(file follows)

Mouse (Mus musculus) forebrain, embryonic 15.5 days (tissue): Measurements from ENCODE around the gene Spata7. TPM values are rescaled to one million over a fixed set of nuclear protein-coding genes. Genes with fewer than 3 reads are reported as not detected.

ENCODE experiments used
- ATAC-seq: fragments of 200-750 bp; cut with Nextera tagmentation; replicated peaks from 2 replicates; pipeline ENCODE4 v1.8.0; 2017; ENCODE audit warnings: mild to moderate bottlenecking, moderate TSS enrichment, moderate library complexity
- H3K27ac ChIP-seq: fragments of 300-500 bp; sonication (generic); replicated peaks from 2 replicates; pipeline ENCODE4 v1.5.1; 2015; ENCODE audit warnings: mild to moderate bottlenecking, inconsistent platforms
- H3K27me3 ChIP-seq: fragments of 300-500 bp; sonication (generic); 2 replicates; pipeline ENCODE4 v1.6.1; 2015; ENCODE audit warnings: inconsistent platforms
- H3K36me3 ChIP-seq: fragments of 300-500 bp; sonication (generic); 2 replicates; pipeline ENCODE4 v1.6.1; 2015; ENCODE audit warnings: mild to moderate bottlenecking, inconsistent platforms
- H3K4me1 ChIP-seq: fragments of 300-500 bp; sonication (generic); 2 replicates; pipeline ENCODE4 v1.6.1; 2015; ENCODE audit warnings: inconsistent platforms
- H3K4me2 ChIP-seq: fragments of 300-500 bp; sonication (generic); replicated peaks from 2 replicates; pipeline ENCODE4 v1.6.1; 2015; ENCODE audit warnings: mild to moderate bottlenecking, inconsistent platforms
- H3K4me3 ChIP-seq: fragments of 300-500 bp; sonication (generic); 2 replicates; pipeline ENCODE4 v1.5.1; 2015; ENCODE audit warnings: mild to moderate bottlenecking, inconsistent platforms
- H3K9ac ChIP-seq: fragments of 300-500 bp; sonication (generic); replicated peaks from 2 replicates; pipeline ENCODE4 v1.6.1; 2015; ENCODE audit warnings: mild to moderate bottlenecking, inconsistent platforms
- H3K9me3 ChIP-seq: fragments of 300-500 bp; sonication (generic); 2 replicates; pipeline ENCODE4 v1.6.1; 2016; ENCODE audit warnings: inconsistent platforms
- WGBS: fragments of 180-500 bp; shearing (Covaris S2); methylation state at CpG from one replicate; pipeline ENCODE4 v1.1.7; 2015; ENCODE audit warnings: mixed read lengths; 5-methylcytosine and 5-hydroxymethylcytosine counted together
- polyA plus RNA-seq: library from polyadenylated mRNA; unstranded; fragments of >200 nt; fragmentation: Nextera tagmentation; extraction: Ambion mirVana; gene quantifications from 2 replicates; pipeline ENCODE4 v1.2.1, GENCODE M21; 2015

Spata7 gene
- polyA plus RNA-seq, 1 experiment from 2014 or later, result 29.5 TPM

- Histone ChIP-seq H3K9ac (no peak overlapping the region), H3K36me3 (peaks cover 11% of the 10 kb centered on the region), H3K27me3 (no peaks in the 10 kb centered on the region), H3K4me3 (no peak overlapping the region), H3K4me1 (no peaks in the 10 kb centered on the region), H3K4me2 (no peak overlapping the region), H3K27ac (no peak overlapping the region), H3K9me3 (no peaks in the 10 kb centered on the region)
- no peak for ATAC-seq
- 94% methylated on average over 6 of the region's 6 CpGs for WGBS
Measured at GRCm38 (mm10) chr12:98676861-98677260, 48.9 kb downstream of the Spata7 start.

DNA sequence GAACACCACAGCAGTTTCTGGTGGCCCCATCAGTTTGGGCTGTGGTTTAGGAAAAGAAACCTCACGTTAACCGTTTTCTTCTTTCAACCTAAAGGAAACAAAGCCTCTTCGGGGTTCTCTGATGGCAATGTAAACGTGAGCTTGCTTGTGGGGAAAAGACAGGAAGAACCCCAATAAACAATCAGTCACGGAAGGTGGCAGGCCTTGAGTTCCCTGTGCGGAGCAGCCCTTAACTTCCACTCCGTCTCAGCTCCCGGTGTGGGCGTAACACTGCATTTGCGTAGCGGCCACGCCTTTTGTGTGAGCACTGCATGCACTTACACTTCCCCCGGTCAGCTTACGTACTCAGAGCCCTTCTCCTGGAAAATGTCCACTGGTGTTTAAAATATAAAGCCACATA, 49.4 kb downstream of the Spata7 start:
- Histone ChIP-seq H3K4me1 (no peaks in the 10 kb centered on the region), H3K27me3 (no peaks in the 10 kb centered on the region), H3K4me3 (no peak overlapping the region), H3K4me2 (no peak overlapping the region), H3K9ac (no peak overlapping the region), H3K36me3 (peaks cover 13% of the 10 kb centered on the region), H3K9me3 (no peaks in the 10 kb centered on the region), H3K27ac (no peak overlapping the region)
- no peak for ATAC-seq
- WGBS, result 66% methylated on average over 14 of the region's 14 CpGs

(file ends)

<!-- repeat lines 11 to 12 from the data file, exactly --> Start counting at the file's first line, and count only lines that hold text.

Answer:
- H3K9me3 ChIP-seq: fragments of 300-500 bp; sonication (generic); 2 replicates; pipeline ENCODE4 v1.6.1; 2016; ENCODE audit warnings: inconsistent platforms
- WGBS: fragments of 180-500 bp; shearing (Covaris S2); methylation state at CpG from one replicate; pipeline ENCODE4 v1.1.7; 2015; ENCODE audit warnings: mixed read lengths; 5-methylcytosine and 5-hydroxymethylcytosine counted together